When we engage in dialogue with others, we watch what they say and do whilst simultaneously observing how they respond to our words and behaviours. We add these observations about them and the world around us to our existing ideas, continually adapting and changing as a result of these interpretations. In the moment, this can sometimes even lead to changing how we see ourselves in a social group based on other’s responses in the dialogue we are having with them.
This is sensemaking. The process of both interacting within our social environments, creating it, or influencing others in it, and in turn, being affected by it. It illustrates the notion that ‘we are what we do.’
Why sensemaking is critical to innovation
Individuals play a key role in constructing the very situations they are attempting to understand or unravel. This process is critical to innovation. It is fundamental to how we approach discussions and debates, notions and concepts, brainwaves and intentions; factors from which most innovations begin. This kind of sensemaking is critical when people seek to unearth new ideas, often in highly charged, possibly risk-oriented environments.
What do we do when sensemaking?
- We constantly adapt our identity or our perception of our identity and how we are positioned in relation to others. This is known as ‘the looking glass self’ – “I am not who you think I am; I am not who I think I am; I am who I think you think I am.”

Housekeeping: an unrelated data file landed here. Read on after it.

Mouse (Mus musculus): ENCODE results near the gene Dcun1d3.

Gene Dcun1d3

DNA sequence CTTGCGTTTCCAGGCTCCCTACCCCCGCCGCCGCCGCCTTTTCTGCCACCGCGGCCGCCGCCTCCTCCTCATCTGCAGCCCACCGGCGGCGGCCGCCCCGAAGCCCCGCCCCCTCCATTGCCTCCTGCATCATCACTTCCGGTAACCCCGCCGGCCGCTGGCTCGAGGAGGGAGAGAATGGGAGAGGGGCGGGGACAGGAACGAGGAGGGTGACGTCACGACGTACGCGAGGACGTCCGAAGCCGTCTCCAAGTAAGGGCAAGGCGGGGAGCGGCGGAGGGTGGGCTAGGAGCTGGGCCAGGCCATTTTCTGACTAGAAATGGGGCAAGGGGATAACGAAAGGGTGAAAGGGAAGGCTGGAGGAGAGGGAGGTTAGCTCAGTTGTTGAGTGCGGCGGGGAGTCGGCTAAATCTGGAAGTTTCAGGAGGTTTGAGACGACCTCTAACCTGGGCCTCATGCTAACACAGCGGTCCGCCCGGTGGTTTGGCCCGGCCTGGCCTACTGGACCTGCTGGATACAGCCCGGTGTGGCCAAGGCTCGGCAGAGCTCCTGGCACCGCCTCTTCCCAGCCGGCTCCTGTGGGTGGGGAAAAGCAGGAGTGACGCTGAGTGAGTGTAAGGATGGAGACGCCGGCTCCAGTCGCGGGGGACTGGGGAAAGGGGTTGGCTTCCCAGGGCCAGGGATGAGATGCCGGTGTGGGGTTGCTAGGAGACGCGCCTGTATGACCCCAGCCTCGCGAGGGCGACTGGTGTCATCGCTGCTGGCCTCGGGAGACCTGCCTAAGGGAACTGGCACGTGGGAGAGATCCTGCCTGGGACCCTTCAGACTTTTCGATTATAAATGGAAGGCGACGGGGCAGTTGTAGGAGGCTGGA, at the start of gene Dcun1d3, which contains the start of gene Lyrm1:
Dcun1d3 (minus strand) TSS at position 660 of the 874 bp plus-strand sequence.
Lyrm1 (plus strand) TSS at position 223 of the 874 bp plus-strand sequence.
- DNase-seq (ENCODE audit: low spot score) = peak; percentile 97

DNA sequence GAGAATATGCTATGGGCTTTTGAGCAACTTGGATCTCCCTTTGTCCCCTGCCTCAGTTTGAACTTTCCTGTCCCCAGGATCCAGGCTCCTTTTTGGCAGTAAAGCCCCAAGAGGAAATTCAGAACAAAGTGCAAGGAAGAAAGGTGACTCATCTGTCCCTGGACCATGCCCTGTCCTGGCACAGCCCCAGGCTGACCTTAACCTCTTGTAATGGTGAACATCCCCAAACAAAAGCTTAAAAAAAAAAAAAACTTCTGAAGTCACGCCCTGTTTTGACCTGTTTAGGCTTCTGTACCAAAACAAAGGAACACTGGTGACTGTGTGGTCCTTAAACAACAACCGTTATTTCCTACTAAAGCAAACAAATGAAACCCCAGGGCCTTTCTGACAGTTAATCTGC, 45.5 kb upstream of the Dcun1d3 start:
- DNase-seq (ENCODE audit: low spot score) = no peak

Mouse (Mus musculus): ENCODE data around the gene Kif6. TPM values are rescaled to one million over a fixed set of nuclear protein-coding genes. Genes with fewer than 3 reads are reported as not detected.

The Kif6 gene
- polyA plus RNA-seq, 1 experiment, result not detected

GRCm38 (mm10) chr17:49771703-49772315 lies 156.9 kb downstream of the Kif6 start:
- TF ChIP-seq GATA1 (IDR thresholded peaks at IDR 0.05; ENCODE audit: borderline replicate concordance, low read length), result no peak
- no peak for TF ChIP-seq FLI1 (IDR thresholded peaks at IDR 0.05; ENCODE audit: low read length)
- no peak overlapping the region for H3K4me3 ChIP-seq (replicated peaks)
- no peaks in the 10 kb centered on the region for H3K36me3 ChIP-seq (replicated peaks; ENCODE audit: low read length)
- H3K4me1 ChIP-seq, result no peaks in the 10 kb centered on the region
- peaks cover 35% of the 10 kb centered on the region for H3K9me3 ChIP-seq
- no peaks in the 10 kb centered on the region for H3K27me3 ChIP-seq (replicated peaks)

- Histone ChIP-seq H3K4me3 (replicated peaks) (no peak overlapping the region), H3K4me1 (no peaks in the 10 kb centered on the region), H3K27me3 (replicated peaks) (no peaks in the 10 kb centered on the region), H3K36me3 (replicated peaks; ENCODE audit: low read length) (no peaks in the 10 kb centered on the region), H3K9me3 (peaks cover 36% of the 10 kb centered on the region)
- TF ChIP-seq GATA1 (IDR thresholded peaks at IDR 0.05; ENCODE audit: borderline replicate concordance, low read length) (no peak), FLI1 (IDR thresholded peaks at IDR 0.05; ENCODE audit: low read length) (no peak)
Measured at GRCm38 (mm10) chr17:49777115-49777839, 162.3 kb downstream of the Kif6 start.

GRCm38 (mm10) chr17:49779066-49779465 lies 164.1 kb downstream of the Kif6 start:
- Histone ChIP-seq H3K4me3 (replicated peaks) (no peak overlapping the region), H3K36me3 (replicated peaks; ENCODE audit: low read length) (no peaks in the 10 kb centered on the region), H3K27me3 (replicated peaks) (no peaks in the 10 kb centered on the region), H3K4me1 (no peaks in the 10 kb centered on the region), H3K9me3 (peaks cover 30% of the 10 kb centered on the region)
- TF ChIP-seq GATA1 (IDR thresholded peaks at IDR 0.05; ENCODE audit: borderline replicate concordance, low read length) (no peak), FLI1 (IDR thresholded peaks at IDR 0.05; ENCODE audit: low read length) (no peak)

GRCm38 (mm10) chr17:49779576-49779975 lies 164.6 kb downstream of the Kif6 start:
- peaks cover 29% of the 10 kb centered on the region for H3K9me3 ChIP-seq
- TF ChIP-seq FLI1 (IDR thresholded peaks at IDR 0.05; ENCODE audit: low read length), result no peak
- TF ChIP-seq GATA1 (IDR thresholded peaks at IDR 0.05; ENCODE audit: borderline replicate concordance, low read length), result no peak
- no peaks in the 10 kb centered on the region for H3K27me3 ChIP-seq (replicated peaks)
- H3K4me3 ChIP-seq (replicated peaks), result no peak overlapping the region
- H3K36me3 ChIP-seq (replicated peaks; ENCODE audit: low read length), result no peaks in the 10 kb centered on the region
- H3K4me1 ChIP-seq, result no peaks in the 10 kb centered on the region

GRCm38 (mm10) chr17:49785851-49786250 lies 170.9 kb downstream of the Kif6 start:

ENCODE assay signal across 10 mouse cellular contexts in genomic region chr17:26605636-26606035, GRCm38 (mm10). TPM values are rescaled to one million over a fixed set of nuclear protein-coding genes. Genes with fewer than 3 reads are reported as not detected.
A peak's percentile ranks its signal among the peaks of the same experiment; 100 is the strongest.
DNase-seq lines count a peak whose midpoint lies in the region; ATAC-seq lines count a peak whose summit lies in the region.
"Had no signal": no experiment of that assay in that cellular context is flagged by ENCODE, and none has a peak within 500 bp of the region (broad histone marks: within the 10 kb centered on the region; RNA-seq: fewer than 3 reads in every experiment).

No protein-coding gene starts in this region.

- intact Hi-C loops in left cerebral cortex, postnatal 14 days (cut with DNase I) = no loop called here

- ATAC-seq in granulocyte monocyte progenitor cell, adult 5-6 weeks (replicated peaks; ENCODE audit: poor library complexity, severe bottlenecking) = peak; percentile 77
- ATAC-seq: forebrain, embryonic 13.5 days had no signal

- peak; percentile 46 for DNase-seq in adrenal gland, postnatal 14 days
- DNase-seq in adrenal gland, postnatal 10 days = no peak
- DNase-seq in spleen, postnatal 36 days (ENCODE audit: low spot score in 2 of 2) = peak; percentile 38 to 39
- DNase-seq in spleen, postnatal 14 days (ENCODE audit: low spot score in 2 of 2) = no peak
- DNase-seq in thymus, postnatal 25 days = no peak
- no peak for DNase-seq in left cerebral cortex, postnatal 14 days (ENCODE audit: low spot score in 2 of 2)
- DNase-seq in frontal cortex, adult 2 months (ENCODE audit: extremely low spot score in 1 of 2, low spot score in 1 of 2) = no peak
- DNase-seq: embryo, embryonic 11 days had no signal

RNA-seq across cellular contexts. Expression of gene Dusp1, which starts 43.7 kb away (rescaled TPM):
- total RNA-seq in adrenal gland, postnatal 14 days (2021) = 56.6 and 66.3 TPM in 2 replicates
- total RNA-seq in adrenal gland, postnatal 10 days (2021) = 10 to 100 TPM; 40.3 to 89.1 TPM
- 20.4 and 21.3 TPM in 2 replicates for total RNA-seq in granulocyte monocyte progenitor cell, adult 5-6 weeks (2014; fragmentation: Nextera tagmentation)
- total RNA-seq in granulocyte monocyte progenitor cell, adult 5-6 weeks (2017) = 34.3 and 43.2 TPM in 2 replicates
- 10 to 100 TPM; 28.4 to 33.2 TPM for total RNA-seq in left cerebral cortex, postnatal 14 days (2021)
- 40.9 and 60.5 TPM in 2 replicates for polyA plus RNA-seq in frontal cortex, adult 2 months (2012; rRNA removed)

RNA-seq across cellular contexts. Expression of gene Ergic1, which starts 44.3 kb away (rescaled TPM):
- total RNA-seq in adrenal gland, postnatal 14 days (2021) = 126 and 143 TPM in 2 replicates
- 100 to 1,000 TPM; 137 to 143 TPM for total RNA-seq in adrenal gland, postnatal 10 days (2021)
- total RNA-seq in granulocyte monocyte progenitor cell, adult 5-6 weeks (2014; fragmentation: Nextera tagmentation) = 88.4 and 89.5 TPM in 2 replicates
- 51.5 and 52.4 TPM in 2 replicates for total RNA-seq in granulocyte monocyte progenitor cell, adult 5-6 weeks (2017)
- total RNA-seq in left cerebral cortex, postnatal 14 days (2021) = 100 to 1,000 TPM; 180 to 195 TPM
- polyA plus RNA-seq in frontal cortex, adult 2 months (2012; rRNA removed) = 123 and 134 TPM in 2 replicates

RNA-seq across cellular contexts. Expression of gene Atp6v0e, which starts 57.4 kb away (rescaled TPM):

- We reason from cause to effect retrospectively, rather than working backwards from the effect. This often makes us prone to errors from our own bias and expectations, cultural influences or social pressures. There may be certain types of triggers we respond to, even certain types of people we revere or are intimidated by.
- We constantly and consistently extract social cues from others through what they say and do and how they are interpreting us and the situation.
- We “story our worlds” – when sharing stories, we attend to what is most captivating, concentrating on the plausible as it fits with our world view or what’s happening in the moment.
One of our favourite quotes is variously attributed to Alan Greenspan, the American economist: “I know you believe you understand what you thought I said, but I am not sure you realise what you heard is not what I meant.”
Creating a safe sensemaking environment
The truth is if you do not create a safe environment where people are free to question ideas, question themselves and others, their competencies and understandings, you are losing so much; ideas, solutions, creativity and enterprise – the core elements that deliver competitive advantage through innovation.
Without a true psychologically safe environment, moments of sensemaking will be held back because little will be held up to the light and questioned. This results in the stagnation of reactions and feelings, and as such skills, knowledge and expertise bias become suppressed.
If you want to engage with sensemaking you need to think about:
- Understanding your own values and purpose and staying grounded
- Self awareness of your own personal biases and when these might be triggered
- Self control in how you respond to other people’s critical evaluations of your ideas and yourself
- Guarding against environmental factors and pressures that negatively influence your experience and what’s happening
- Using your skills of inquiry
- Checking your assumptions about other people’s behaviours